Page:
BRUSSELS — The head of the European Union’s executive body denounced the bloc’s parliament as “totally ridiculous” during a spat over the meager attendance at Tuesday’s plenary session for the prime minister of tiny Malta.
After EU Commission President Jean-Claude Juncker thanked the few dozen of the 700-plus legislators in the huge atrium for showing up, he insisted that the “parliament is not serious” since lawmakers failed to attend the day’s keynote debate in larger numbers.
The session centered on Malta’s 6-month presidency of the EU, which ended last weekend. Malta has 415,000 people in contrast to the EU, which has half a billion.
EU Parliament President Antonio Tajani chided Juncker and asked for “a more respectful attitude.”
“The Commission does not control the parliament. It is the parliament that should be controlling the Commission,” he said.
To which Juncker retorted: “There are only a few members in the parliament to control the Commission. You are ridiculous.”
The Commission prepares rules and regulations for the bloc and runs its day-to-day business. Juncker is considered a key leader of the 28-nation bloc. The parliament has increased its clout over the past year but many EU decisions are still made by the leaders of the member states or by the Commission, not by the European Parliament.
For many, being an EU legislator is still perceived as an easy job for politicians without a big national portfolio or veterans seeking a leisurely path to retirement.
The exchange at the legislature in Strasbourg, France, was even more amazing since Juncker and Tajani belong to the same EPP Christian Democratic group.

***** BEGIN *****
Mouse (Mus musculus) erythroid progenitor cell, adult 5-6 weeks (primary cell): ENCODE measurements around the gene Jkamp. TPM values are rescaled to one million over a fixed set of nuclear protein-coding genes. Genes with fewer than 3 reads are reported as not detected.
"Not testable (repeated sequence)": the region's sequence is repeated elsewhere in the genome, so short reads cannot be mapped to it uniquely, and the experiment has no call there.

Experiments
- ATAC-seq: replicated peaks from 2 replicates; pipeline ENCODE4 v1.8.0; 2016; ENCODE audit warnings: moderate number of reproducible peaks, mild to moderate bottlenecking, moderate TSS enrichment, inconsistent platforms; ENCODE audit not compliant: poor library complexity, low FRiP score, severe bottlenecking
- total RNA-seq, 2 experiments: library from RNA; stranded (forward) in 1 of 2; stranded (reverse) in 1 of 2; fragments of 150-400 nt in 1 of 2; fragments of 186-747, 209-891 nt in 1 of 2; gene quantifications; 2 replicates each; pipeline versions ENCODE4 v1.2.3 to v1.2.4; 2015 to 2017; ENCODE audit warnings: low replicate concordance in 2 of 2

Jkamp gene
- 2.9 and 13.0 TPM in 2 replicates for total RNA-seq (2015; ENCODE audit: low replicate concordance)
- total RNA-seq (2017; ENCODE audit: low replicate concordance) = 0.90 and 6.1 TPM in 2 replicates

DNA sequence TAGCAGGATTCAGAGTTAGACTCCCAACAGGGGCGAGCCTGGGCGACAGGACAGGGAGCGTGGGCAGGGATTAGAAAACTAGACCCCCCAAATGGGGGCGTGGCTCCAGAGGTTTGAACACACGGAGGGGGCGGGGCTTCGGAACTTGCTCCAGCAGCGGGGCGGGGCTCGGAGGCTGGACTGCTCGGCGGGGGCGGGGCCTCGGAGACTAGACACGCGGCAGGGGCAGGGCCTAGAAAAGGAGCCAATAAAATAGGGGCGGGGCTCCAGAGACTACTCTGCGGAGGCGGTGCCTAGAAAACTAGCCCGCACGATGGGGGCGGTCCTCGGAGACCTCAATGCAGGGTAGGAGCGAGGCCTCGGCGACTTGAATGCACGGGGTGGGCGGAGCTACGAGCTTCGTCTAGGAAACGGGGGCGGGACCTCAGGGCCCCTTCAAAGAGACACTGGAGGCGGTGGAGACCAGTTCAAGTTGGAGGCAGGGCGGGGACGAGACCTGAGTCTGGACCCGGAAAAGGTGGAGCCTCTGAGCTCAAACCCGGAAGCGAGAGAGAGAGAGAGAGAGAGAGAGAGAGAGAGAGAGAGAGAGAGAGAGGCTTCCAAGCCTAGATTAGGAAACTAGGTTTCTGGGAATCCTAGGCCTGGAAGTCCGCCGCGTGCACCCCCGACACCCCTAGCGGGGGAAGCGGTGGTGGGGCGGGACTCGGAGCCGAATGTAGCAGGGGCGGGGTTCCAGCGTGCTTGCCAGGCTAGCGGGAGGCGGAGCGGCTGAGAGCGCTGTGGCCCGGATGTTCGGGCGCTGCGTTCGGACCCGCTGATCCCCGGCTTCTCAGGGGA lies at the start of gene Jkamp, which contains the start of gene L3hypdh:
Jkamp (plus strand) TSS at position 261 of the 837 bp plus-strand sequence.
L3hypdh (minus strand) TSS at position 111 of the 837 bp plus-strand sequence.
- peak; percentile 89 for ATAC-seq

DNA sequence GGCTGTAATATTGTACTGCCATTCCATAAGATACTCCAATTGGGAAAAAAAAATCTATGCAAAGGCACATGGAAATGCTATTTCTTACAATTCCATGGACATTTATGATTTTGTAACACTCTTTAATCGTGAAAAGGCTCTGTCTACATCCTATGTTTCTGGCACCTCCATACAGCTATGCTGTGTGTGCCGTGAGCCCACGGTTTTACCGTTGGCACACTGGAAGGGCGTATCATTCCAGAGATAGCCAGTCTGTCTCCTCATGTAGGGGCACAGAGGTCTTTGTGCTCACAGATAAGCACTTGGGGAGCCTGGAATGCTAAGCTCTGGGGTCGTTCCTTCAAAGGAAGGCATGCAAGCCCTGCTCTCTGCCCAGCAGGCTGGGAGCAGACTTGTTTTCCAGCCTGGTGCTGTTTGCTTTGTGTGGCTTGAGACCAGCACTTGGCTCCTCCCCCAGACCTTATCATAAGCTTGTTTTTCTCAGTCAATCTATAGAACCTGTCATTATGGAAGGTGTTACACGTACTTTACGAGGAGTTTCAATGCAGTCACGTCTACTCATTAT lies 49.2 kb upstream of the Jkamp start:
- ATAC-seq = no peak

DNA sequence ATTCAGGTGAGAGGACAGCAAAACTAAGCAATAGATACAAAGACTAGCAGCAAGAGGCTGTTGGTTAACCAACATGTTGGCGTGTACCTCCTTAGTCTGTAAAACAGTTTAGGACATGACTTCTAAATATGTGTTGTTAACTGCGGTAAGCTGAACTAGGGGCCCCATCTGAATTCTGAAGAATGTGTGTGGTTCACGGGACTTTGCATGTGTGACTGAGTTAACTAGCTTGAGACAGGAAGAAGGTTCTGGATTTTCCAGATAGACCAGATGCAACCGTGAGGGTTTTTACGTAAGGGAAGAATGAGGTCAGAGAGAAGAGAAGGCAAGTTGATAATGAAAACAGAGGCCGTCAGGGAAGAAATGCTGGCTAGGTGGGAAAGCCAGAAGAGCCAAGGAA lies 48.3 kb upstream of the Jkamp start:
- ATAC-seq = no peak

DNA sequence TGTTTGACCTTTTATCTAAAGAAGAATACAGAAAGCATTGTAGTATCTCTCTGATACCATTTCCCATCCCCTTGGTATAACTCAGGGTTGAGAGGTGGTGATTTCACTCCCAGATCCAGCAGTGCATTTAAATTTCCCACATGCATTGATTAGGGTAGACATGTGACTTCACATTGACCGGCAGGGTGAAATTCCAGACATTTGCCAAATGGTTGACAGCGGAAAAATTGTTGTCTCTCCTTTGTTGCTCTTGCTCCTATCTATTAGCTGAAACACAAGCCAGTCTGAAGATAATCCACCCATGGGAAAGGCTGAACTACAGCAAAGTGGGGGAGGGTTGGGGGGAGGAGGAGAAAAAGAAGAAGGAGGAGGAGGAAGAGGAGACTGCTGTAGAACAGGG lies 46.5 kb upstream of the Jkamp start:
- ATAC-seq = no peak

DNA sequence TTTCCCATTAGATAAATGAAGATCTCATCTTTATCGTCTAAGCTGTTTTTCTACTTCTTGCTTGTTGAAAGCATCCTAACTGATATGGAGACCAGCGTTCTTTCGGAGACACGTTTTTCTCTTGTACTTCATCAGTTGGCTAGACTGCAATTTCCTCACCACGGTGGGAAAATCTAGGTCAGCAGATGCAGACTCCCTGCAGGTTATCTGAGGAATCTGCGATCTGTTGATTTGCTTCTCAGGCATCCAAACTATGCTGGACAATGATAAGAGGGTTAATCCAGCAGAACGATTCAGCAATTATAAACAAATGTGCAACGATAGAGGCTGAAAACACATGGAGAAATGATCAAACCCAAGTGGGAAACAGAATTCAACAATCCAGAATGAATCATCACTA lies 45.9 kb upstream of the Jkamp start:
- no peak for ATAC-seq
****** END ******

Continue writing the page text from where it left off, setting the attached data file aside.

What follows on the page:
EU Vice President Frans Timmermans said the two men discussed the incident and “then it was off the table again.”
The views of the parliament bore out Juncker’s assertion, with row after row of empty seats. Philippe Lamberts of the Greens groups, one of the few to show up, was seen applauding the rebuke of Juncker.
Maltese Prime Minister Joseph Muscat was attending the plenary. While he was still in the hall, Juncker referred to the German and French leaders while scolding the parliament.
“If Mr. Muscat would have been Mrs. Merkel — tough to imagine — or Mr. Macron — easier to imagine — we would have had a full house. The parliament is totally ridiculous,” Juncker said.
Timmermans said “this is what happens when impassioned politicians speak from the heart” before adding “especially when you are from a smaller country and you believe prime ministers deserve the same level of respect whatever the size of their country.”
Gianni Pittella, the leader of the Socialist bloc, said attendance should have been better but added that “whenever we have major events, votes on major files, members of the European parliament are there.”